When a person experiences trauma, parts of the heart feel ripped loose, shattered, and blotted out.The soul is ravaged by the evil brought to it by another. Violation floods and seeps through every wall and into every corner of the heart. Chaos and desolation chase longings, hope, and comfort away. Sometimes they’re violently thrown out into the streets by our own hands. We feel betrayed and shadowy suspicions fuel a state of lonely hyper-vigilance. If the heart were like a house, it would no longer be a whole structure, and the house would no longer feel like a home. Longings tiptoe back up the steps only to be chased away. Yet darkness, in its many forms, soon enough moves in and spaces meant to hold goodness and blessings instead house marred creatures that shun light and warmth.
After a time, maybe days or years, one might dare to evict some of the darkness. Little by little, over and over the work can be done to rid the house of these toxic inhabitants. The house can be cleaned and repairs can begin. Eventually the longings, hopes, comforts, pleasures, joys, and so much more are dimly remembered and dearly missed in the big empty spaces of the house. The keeper of this house now has a choice to either continue hiding in fear, or light a candle for each one, hoping and waiting and watching for each one to return.
As I was helping to decorate our family home for Christmas this year, I felt a deep parallel between adorning our home to cherish this favorite season and what it would mean to prepare my heart for a similar celebration. My heart has been a shadowed and abandoned ruin for too long. My mind and heart live neither here nor there, but someplace, anyplace that is far away from the immense pain in my story. I’ve grown too skilled at slamming the door and posting signs to keep everyone away. I don’t want to live like this, and it is not what I was created for.
This Christmas season I find myself wanting nothing more earnestly than I want to more completely recover kindness, beauty, tenderness, and compassion for myself. I wish someone could wrap up the tender and loving heart I once had as a very young child and tuck it beneath our tree. And actually, I think someone can, I am daring to believe that Jesus can restore to me what I am longing for.
I am dwelling in a new season of finding freedom to ask God for blessing and restoration.
My heart is rapt with anticipation and trepidation as I light candles in my heart for the return of such vulnerable longings. It is hard to be brave, grieving and desiring lost things. My heart must stay present in both the sting of remembering loss and the risk of wanting something better. Longings cannot be forced to hurry or demanded to come to fulfillment. Each longing must be sweetly held, continuously invited, and permitted to grow. I have experienced this to be a deeply uncomfortable and at times a very scary thing to do. However, the returning of a longing is a joyous and life changing event.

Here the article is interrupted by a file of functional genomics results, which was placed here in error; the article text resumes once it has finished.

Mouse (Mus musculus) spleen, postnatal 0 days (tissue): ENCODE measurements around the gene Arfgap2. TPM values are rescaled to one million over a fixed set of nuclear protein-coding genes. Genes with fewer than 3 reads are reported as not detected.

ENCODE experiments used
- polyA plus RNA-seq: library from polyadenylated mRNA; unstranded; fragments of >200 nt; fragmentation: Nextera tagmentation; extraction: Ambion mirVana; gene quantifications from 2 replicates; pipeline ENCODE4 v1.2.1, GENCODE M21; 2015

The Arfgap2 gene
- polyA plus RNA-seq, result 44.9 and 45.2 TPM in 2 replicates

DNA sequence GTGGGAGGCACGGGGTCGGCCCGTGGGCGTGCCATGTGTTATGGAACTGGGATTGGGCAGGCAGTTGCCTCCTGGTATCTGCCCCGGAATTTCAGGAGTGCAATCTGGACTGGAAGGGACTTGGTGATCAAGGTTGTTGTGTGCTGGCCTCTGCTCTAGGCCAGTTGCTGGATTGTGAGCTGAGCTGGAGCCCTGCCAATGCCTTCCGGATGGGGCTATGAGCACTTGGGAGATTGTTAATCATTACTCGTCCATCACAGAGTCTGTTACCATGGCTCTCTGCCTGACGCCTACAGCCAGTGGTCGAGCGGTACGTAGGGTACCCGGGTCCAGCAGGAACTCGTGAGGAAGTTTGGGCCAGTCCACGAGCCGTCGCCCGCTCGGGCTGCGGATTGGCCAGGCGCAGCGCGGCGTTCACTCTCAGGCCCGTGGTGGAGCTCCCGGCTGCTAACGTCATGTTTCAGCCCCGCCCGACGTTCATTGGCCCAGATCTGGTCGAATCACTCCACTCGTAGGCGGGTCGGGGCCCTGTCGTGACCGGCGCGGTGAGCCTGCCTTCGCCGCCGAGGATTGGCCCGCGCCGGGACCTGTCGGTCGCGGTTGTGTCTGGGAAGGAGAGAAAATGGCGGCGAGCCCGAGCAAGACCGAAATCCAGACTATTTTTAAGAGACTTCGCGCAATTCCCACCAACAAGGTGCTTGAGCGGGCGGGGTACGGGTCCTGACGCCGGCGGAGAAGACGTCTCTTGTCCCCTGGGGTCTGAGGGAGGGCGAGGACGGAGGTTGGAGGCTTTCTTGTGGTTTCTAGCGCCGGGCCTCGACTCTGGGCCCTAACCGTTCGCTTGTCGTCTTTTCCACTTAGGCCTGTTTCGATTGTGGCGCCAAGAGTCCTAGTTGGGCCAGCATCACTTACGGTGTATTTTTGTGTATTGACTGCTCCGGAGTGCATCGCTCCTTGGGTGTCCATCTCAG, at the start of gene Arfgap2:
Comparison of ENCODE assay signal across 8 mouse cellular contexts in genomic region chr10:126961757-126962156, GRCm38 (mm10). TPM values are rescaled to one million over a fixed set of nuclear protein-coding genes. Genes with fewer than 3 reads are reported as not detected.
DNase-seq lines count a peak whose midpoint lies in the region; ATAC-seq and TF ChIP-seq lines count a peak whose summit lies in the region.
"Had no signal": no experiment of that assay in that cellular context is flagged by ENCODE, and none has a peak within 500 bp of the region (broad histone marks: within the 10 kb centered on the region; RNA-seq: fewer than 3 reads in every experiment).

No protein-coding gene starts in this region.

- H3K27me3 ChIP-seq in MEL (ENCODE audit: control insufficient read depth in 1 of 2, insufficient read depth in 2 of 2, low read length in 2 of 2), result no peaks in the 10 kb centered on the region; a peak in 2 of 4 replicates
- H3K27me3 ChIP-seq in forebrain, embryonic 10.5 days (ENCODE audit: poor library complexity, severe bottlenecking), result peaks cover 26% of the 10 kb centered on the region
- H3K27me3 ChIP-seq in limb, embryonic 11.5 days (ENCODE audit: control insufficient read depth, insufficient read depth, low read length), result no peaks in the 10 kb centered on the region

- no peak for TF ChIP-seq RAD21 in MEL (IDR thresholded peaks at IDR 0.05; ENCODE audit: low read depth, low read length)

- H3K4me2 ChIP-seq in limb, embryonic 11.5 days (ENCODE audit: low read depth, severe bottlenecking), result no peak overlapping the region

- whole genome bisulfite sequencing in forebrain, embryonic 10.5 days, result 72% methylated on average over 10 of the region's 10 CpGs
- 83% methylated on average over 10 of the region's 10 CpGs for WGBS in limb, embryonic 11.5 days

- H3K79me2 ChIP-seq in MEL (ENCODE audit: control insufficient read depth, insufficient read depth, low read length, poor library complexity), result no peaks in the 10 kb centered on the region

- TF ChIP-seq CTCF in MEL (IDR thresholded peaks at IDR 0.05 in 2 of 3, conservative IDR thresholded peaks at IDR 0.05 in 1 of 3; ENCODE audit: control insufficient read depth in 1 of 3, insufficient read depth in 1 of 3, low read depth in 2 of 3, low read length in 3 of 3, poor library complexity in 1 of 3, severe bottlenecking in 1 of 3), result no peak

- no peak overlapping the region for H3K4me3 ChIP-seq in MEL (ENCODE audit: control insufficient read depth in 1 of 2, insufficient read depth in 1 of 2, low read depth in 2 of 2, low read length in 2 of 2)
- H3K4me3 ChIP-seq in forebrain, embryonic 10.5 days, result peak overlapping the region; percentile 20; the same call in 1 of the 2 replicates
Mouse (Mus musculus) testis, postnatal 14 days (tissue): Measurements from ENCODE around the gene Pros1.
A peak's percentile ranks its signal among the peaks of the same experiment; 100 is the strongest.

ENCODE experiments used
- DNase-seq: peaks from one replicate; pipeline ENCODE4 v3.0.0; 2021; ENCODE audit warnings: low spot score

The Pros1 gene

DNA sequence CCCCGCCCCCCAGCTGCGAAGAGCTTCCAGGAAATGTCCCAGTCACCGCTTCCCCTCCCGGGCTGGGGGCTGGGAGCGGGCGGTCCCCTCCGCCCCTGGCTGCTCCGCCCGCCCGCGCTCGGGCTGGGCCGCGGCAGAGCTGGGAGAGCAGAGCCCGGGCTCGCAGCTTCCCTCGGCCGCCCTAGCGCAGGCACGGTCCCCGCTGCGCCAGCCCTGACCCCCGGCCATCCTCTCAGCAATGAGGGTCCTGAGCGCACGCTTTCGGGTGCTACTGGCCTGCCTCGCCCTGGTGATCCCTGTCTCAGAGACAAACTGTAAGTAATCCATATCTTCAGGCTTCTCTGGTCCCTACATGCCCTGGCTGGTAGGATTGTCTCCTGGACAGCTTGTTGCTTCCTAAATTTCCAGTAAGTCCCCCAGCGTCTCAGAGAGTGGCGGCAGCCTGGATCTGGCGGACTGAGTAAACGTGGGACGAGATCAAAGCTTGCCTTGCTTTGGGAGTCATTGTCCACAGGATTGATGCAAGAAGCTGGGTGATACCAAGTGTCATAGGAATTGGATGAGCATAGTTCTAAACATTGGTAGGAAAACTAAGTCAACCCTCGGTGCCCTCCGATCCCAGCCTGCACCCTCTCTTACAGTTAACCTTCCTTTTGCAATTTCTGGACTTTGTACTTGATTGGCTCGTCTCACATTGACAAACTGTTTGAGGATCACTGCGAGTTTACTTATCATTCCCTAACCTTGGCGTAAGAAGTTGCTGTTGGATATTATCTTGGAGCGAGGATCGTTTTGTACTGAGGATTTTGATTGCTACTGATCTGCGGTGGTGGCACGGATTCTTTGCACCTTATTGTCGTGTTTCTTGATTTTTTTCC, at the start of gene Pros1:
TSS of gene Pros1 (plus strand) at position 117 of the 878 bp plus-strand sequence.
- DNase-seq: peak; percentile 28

This enveloping desire to reclaim the goodness God has for me compels me to sit undistracted in His presence. The past several weeks I have been more present in my life than in all the years before, I ask myself why and how this is happening. And the answer is hope. I have a story of tremendous harm, but I also have a story with an enormous capacity for hope. I am coming to believe, even anticipate, that good things are ahead. I have experienced that not only will longings come back when I light a candle for them, but they will flourish and create an irresistible desire for life. Instead of numbing and wishing away all the hours in my day, I want to hold the moments one by one and not miss a thing. I want to paint with all the colors and smell all the flowers. I am learning that, for me, being present doesn’t always mean only feeling all the horrible soul rending experiences I have known, it can also mean feeling life and joy greater than I have ever imagined. Therefore, I will continue to light candles in the windows and adorn my heart in celebration of what will be restored to me. I want to become who I was intended to be despite what evil has taken from my life.
What lost treasure will you light a candle for tonight? What is your heart anticipating in this advent season?
Emma Casey is a multifaceted combination of childlike whimsy and battle hardened warrior endeavoring to reclaim the best of both. Living in the remote mountains of Colorado, while she’s tinkering on her motorcycle, playing with her horse, or lounging with her corgi, she’s cautiously exploring the possibility of the restoration of desire and joy. She loves classic literature, all things Disney, and playing games with her family.